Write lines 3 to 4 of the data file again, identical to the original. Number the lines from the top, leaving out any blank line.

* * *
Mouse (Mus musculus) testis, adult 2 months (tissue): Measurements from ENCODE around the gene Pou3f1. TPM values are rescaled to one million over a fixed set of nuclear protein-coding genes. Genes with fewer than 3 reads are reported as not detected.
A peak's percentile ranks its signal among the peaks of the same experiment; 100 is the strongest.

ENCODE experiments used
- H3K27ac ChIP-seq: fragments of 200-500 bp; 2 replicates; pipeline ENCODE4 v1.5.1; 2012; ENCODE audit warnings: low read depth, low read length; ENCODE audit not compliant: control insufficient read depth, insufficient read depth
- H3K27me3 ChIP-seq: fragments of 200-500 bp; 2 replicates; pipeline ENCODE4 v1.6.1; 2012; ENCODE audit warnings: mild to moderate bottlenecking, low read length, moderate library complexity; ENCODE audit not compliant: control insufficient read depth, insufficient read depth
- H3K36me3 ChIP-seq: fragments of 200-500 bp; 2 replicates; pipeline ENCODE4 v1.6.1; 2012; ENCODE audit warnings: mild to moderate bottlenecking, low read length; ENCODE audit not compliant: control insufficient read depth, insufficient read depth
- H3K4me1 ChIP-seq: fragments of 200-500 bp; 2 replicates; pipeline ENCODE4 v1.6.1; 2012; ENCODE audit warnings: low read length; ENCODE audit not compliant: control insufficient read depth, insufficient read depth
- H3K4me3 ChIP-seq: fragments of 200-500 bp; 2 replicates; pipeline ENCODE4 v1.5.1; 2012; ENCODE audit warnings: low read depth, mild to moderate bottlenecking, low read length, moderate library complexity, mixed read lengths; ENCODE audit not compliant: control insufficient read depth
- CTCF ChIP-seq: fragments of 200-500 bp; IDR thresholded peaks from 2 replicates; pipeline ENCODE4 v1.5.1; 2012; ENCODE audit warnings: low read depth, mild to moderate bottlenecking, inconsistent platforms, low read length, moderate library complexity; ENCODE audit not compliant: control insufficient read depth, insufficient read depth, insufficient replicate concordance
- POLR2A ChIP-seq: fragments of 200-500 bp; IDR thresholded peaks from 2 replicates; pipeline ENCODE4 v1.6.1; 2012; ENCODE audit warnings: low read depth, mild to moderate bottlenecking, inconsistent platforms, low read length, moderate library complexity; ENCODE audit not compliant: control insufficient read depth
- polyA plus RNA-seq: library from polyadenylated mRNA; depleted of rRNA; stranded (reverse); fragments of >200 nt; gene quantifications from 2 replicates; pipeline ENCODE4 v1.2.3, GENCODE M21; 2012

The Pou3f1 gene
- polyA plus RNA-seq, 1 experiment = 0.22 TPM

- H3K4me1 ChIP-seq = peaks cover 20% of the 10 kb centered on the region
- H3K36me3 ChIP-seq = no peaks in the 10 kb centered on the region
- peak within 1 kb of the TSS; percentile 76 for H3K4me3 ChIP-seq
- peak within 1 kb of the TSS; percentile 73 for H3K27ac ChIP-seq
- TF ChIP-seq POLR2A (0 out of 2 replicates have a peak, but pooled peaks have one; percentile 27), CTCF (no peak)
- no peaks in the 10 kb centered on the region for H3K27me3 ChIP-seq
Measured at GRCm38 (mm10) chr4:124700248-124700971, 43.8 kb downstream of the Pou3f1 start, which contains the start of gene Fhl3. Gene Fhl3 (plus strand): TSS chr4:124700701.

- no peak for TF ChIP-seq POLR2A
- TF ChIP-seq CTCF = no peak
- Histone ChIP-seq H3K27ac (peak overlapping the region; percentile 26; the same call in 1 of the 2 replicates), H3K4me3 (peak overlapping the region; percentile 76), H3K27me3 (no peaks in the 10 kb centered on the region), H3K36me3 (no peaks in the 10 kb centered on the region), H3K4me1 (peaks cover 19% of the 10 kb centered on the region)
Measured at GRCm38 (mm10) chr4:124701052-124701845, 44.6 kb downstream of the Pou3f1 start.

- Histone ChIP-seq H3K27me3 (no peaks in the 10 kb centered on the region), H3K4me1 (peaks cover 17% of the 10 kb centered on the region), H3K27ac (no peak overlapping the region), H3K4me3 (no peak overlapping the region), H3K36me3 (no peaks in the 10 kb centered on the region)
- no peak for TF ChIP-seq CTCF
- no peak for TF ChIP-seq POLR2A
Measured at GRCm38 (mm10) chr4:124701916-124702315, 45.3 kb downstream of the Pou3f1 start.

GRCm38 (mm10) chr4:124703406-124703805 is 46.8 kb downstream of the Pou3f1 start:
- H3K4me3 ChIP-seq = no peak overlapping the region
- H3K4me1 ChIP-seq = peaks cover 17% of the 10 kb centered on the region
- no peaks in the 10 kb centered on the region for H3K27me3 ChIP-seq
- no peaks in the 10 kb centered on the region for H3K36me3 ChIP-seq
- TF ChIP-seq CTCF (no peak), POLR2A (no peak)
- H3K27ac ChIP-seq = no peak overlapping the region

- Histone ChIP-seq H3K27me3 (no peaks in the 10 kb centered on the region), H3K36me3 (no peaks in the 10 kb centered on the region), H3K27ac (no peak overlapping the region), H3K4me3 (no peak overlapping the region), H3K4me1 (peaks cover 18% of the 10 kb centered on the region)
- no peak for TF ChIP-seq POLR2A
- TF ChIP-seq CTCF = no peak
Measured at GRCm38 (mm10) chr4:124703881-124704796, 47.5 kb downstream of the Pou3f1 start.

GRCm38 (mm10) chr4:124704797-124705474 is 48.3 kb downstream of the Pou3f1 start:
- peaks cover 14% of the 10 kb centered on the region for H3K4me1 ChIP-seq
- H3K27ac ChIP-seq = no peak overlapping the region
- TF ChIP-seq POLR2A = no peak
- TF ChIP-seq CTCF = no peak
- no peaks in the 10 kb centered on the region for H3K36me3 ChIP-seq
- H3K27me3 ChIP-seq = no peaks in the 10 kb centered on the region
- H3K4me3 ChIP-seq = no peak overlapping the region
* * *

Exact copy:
ENCODE experiments used
- H3K27ac ChIP-seq: fragments of 200-500 bp; 2 replicates; pipeline ENCODE4 v1.5.1; 2012; ENCODE audit warnings: low read depth, low read length; ENCODE audit not compliant: control insufficient read depth, insufficient read depth